The sound of surprise that is We Jazz
We Jazz is an ideas-first organisation freewheeling amidst the traditional standards of jazz events and records while also shining a light on a new kind of entrepreneurship.
In the early 2000s, student and jazz enthusiast Matti Nives was busy spending all his spare change on jazz vinyls and gigs in the town of Jyväskylä, Central Finland. The town had some gigs but was lacking in club nights where people could listen to the rhythmic music to their taste.
“There’s this fabled bar up town called Vakiopaine, where all the culture folk hang out, which I thought would be awesome to have a DJ gig in and play some tunes,” reminisces Nives. “I never had the courage to ask – the people there were way too cool – so I had to start my own thing.”
Nives’ own thing first took the form of a gig of sorts during lunch hours on campus, then a jazz club night called Something Else and eventually the We Jazz club, founded in 2009 with saxophonist Timo Lassy. From these humble beginnings in sweaty confines, We Jazz has grown into an annual festival in two countries and a record label putting out jazz for a broad palate with various Finnish and foreign artists.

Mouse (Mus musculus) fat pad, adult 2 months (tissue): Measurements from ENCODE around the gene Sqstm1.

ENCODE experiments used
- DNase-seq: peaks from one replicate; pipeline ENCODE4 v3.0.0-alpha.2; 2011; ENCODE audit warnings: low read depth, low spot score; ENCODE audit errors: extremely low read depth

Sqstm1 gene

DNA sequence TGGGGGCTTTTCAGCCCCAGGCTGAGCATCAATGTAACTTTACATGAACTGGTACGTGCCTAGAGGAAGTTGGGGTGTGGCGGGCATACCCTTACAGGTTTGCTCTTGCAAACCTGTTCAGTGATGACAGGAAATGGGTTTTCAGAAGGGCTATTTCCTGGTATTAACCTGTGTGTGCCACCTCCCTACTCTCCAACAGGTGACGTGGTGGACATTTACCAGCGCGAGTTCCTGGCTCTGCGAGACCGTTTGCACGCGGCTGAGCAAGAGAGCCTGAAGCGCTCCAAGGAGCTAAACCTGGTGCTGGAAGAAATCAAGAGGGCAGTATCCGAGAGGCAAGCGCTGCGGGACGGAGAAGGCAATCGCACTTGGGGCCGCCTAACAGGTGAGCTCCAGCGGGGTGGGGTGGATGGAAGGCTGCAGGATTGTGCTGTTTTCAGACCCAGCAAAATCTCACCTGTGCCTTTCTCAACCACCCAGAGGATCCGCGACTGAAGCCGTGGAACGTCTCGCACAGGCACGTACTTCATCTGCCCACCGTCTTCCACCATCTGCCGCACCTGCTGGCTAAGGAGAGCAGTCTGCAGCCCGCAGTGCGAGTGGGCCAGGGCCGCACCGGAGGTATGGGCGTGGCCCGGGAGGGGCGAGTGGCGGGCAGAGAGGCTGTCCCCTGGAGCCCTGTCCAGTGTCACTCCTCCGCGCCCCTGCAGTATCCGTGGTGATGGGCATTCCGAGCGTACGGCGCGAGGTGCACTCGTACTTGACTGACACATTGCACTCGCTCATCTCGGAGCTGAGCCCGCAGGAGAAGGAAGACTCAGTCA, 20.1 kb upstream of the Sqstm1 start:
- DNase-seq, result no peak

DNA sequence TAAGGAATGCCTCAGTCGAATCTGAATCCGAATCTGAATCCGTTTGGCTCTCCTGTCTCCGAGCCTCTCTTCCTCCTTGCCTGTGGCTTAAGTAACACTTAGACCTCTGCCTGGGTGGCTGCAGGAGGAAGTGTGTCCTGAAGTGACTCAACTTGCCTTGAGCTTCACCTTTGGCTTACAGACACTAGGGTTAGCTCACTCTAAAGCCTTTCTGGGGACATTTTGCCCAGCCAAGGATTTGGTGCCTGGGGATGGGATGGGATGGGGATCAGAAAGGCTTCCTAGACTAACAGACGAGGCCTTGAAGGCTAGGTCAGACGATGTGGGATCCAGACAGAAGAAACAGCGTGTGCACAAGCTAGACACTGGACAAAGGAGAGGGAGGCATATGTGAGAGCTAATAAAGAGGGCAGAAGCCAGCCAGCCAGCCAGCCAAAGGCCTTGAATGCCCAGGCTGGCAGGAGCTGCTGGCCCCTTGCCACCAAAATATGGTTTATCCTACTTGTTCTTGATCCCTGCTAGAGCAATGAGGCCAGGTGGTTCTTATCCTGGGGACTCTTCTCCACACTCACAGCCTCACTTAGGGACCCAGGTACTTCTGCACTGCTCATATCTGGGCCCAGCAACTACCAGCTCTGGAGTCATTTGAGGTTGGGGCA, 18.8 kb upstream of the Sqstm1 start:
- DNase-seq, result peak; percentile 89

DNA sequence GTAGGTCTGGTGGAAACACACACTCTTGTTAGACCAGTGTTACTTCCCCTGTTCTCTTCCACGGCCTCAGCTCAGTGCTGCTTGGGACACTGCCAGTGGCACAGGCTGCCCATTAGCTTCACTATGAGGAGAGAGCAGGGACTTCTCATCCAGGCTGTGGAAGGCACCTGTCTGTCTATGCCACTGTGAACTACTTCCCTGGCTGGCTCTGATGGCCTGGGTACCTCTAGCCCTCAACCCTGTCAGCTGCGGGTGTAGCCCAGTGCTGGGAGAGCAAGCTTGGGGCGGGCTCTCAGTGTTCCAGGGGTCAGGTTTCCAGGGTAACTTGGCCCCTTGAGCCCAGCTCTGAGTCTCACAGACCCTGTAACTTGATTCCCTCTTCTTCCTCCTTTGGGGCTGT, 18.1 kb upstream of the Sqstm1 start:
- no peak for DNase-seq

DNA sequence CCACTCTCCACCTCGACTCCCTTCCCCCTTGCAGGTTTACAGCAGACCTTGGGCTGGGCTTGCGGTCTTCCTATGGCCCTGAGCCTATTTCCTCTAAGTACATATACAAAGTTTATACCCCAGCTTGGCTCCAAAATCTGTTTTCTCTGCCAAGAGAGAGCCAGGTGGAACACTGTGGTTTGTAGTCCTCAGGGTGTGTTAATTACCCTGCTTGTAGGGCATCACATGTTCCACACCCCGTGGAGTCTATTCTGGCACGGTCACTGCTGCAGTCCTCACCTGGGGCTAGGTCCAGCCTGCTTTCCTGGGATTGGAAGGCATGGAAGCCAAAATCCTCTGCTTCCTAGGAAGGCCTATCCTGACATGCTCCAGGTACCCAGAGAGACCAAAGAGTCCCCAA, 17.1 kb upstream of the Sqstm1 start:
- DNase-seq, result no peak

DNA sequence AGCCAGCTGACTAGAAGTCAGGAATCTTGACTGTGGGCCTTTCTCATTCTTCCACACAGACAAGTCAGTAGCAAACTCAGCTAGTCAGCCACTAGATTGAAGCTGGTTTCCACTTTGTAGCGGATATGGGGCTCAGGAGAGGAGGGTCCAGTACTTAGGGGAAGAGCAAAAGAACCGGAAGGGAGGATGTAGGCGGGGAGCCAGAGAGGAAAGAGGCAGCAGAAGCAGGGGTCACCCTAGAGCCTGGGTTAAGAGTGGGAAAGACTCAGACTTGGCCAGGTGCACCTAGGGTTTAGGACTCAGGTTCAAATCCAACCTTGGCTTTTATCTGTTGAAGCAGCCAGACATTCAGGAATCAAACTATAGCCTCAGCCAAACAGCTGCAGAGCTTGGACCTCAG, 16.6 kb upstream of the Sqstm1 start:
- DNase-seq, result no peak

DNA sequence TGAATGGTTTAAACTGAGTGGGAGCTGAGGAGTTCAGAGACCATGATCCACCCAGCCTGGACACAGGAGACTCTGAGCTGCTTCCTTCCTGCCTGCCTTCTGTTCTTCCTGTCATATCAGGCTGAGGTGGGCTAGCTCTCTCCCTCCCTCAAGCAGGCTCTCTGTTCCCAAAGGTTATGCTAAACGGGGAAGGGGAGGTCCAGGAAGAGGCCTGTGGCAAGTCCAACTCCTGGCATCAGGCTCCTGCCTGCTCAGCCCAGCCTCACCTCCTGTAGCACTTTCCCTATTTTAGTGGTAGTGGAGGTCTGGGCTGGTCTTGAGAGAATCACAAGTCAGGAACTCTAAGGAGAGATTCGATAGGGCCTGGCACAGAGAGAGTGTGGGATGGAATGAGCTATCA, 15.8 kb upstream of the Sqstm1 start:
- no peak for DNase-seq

The collective is guilty of bringing a new breed of jazz cats on stage and into the audience.
(Re)creating a scene
We Jazz Festival was inspired by the club nights, which would occasionally run twice in a weekend. The idea to establish a festival proper finally bore fruit in 2013. Today, it’s organised in Helsinki and Tallinn and gathers around 2 500 visitors for its 15–20 gigs during the first week of December.
“Jazz events can be quite traditional in their format,” says Nives. “We wanted an event where everything changes year to year, not just the musical content like at other festivals. We’d actually rather call it an installation, because it aims to inspire artists and audiences alike.”
The jazz being live jazz at its best, or the cultured improvisation of sounds in sync with the band and even the audience, the concept has resonated. International visitors have applauded the festival for nudging the Finnish jazz scene towards a newly found dynamism. However, reinventing something every year is no simple feat, unless you’re able to tap into the wider improvisational potential of the local jazz scene.